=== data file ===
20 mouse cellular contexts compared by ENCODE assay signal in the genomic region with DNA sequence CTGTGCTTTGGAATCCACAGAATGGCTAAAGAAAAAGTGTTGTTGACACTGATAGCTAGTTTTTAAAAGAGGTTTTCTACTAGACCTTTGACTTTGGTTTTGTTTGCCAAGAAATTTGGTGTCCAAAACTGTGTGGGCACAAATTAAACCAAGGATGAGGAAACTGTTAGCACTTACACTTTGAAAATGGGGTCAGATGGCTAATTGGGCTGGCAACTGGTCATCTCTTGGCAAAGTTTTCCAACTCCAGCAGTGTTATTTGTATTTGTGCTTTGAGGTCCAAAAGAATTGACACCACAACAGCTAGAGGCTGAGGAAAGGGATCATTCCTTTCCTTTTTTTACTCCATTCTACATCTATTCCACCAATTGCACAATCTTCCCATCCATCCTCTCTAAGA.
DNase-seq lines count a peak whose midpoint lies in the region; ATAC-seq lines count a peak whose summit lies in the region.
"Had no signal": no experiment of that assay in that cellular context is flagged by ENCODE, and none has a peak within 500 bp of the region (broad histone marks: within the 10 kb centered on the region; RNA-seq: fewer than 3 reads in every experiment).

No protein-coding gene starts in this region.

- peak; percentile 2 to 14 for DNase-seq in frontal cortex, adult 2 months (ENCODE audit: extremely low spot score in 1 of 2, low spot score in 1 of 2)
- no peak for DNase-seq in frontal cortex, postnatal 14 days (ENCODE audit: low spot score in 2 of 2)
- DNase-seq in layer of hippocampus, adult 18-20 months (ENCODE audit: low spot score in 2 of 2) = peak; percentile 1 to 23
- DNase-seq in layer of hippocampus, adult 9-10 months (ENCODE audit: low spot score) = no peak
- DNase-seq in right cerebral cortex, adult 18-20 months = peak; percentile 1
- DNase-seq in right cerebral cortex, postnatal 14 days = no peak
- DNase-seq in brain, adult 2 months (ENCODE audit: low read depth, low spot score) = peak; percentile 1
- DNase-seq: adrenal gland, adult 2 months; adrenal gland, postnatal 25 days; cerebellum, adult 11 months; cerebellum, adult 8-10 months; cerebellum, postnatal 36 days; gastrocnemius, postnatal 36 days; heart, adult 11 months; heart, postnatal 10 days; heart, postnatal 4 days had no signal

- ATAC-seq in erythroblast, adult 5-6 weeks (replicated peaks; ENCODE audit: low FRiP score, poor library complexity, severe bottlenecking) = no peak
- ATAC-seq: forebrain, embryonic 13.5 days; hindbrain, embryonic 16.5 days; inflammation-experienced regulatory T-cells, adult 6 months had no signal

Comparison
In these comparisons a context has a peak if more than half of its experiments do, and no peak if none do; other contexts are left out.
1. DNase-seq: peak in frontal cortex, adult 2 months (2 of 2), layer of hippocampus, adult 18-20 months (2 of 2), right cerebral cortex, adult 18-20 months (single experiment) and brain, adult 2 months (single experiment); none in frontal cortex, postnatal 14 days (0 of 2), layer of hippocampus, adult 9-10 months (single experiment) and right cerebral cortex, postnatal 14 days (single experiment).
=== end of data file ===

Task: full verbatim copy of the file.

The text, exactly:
20 mouse cellular contexts compared by ENCODE assay signal in the genomic region with DNA sequence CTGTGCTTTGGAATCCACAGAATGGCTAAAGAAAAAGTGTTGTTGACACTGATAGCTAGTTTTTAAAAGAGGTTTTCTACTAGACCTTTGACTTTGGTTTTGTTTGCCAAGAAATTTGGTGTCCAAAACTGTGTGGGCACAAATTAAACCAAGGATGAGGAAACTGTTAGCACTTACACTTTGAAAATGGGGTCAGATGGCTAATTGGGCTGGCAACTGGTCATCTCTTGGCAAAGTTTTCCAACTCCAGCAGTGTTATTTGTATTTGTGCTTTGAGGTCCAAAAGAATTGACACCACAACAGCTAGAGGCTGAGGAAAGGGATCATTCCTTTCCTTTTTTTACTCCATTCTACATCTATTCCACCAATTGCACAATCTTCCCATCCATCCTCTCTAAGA.
DNase-seq lines count a peak whose midpoint lies in the region; ATAC-seq lines count a peak whose summit lies in the region.
"Had no signal": no experiment of that assay in that cellular context is flagged by ENCODE, and none has a peak within 500 bp of the region (broad histone marks: within the 10 kb centered on the region; RNA-seq: fewer than 3 reads in every experiment).

No protein-coding gene starts in this region.

- peak; percentile 2 to 14 for DNase-seq in frontal cortex, adult 2 months (ENCODE audit: extremely low spot score in 1 of 2, low spot score in 1 of 2)
- no peak for DNase-seq in frontal cortex, postnatal 14 days (ENCODE audit: low spot score in 2 of 2)
- DNase-seq in layer of hippocampus, adult 18-20 months (ENCODE audit: low spot score in 2 of 2) = peak; percentile 1 to 23
- DNase-seq in layer of hippocampus, adult 9-10 months (ENCODE audit: low spot score) = no peak
- DNase-seq in right cerebral cortex, adult 18-20 months = peak; percentile 1
- DNase-seq in right cerebral cortex, postnatal 14 days = no peak
- DNase-seq in brain, adult 2 months (ENCODE audit: low read depth, low spot score) = peak; percentile 1
- DNase-seq: adrenal gland, adult 2 months; adrenal gland, postnatal 25 days; cerebellum, adult 11 months; cerebellum, adult 8-10 months; cerebellum, postnatal 36 days; gastrocnemius, postnatal 36 days; heart, adult 11 months; heart, postnatal 10 days; heart, postnatal 4 days had no signal

- ATAC-seq in erythroblast, adult 5-6 weeks (replicated peaks; ENCODE audit: low FRiP score, poor library complexity, severe bottlenecking) = no peak
- ATAC-seq: forebrain, embryonic 13.5 days; hindbrain, embryonic 16.5 days; inflammation-experienced regulatory T-cells, adult 6 months had no signal

Comparison
In these comparisons a context has a peak if more than half of its experiments do, and no peak if none do; other contexts are left out.
1. DNase-seq: peak in frontal cortex, adult 2 months (2 of 2), layer of hippocampus, adult 18-20 months (2 of 2), right cerebral cortex, adult 18-20 months (single experiment) and brain, adult 2 months (single experiment); none in frontal cortex, postnatal 14 days (0 of 2), layer of hippocampus, adult 9-10 months (single experiment) and right cerebral cortex, postnatal 14 days (single experiment).